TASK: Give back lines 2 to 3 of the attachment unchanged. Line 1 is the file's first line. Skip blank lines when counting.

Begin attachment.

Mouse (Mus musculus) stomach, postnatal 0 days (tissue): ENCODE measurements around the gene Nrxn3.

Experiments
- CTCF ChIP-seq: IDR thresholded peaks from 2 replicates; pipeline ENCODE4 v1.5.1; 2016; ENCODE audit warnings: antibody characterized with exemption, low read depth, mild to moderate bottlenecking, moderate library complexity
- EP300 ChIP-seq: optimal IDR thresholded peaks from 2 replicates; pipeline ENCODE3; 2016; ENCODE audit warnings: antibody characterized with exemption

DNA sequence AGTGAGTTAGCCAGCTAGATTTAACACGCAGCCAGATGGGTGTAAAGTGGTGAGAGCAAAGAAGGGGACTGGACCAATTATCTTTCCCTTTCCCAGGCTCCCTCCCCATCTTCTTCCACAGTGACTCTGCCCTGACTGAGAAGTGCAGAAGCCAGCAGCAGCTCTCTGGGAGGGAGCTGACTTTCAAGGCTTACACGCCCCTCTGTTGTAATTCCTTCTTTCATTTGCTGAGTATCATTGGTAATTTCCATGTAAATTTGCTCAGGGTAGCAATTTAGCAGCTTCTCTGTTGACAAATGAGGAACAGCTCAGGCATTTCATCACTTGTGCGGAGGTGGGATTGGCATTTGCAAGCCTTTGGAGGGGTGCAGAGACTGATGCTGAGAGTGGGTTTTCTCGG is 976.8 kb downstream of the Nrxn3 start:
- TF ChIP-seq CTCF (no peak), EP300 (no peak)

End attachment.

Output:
Experiments
- CTCF ChIP-seq: IDR thresholded peaks from 2 replicates; pipeline ENCODE4 v1.5.1; 2016; ENCODE audit warnings: antibody characterized with exemption, low read depth, mild to moderate bottlenecking, moderate library complexity